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Zinc fate in animal husbandry systems

Romeo A., Vacchina V., Legros S., Doelsch E.. 2014. Metallomics, 11 (6) : p. 1999-2009.

Zinc (Zn) is considered in animal production systems as both an essential nutrient and a possible pollutant. While it is generally supplemented at low levels in animal diets, with less than 200 mg kg_1 in complete feeds, it is under scrutiny due to potential accumulation in the environment. This explains why international regulations limit maximum supplementation levels in animal feeds in a stricter way. This article gives an overview of the current knowledge on the fate of zinc in animal production systems, from animal diets to animal wastes. Some analytical methods can be used for the quantification and qualification of Zn chemical forms: X-ray crystallography, electrospray tandem mass spectrometry, separation techniques, hyphenated techniques. . . Analysis of chelated forms issued from complex matrices, like hydrolysed proteins, remains difficult, and the speciation of Zn in diluted carriers (premix and feed) is a challenge. Our understanding of Zn absorption has made progress with recent research on ZnT/Zip families and metallothioneins. However, fine-tuned approaches towards the nutritional and metabolic interactions for Zn supplementation in farm conditions still require further studies. The speciation of zinc in pig manure and poultry litter has been a priority as monogastric animals are usually raised under intensive conditions and fed with high quantities of trace minerals, leading to high animal density and elevated quantities of zinc from animal wastes. (Résumé d'auteur)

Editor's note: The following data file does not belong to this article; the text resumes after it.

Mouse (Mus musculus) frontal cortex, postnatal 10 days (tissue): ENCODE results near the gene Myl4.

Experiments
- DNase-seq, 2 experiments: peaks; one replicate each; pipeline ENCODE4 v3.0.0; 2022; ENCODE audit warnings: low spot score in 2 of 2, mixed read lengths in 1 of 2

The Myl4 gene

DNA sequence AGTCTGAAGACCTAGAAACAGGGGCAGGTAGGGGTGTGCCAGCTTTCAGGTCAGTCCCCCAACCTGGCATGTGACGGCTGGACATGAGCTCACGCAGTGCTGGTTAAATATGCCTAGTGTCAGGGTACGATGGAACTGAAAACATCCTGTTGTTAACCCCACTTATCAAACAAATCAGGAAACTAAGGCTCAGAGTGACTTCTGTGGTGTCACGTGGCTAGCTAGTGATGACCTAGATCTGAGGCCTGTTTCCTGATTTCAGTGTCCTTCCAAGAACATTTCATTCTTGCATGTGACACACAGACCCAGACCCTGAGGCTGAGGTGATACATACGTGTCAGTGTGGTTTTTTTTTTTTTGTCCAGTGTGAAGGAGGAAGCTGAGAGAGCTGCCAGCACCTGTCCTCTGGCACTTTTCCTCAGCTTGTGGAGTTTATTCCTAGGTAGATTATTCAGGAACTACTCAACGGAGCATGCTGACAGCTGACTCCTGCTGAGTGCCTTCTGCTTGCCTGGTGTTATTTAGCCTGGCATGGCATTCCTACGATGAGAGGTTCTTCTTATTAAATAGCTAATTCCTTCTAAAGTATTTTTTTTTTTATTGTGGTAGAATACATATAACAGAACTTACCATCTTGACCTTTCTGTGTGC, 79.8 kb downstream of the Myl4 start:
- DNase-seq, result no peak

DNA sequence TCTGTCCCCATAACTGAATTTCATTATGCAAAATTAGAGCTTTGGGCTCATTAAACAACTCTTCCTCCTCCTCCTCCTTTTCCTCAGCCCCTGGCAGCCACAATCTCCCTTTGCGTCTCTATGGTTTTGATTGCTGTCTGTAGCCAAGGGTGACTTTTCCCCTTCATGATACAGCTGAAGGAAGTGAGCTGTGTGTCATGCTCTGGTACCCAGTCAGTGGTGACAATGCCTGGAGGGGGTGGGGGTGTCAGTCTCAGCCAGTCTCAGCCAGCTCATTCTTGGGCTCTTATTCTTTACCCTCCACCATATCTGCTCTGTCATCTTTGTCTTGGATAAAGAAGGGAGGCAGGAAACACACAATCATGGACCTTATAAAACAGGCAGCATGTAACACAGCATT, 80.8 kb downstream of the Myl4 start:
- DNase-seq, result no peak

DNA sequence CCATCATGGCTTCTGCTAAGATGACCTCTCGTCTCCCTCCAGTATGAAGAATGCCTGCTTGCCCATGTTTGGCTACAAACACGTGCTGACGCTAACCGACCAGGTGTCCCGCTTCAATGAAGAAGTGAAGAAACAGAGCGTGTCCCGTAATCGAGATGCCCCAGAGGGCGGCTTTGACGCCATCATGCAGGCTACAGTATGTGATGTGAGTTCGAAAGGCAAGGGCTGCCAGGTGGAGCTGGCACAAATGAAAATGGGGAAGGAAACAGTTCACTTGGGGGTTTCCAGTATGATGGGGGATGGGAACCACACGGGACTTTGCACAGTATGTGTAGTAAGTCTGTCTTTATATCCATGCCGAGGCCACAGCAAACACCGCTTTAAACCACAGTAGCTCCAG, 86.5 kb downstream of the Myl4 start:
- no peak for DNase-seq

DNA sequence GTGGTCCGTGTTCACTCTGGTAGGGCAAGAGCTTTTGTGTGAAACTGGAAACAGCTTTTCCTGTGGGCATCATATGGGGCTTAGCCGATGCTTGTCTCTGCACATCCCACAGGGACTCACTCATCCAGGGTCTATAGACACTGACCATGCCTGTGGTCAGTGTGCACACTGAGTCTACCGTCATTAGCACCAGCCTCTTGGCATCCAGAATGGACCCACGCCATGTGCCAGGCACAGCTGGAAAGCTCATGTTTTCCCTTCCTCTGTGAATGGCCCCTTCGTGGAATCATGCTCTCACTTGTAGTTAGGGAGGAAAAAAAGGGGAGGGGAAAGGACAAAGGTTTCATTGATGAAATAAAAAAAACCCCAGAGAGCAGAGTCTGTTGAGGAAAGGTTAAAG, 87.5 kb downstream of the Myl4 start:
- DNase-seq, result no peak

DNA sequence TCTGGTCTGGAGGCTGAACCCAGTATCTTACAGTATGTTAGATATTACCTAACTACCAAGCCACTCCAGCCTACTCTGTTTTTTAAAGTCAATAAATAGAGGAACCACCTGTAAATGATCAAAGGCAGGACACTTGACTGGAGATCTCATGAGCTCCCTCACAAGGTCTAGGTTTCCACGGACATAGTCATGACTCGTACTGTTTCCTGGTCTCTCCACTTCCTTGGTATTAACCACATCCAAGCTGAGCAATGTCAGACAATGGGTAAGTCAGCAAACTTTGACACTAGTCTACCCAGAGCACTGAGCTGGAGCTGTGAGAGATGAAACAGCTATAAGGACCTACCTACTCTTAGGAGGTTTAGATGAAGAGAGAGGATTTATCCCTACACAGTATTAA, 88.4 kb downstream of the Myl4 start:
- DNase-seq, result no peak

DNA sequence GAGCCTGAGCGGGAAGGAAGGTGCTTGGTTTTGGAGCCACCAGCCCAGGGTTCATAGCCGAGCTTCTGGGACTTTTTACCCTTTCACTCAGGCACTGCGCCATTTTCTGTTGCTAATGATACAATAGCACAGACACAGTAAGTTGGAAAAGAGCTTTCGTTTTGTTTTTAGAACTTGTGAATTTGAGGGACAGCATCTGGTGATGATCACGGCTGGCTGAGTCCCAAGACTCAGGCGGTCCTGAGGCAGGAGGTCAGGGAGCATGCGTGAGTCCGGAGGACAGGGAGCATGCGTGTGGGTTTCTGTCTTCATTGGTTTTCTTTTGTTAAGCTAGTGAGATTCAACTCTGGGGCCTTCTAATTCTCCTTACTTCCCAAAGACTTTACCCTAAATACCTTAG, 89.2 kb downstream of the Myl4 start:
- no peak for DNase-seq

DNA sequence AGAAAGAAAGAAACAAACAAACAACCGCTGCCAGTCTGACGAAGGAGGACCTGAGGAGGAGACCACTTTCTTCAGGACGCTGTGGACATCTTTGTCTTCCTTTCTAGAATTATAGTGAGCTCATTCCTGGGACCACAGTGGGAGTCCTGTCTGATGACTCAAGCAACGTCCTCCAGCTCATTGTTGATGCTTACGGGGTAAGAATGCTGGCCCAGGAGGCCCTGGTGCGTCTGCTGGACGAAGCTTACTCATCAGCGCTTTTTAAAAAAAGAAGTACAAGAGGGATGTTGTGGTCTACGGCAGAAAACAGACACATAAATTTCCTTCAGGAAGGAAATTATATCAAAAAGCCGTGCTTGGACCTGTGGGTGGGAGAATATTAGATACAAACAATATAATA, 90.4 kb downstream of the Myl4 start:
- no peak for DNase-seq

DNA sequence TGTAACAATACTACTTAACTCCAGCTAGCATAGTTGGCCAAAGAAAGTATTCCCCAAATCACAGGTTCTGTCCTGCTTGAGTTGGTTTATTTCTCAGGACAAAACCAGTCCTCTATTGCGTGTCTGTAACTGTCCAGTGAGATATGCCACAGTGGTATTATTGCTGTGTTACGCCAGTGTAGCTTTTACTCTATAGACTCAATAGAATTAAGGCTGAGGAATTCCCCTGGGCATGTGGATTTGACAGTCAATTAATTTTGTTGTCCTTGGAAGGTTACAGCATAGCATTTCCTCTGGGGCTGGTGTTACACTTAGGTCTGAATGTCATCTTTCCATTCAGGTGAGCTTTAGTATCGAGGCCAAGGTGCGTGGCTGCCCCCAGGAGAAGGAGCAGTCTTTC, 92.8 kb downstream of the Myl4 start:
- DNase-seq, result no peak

Thématique : Composition des aliments pour animaux; Alimentation animale

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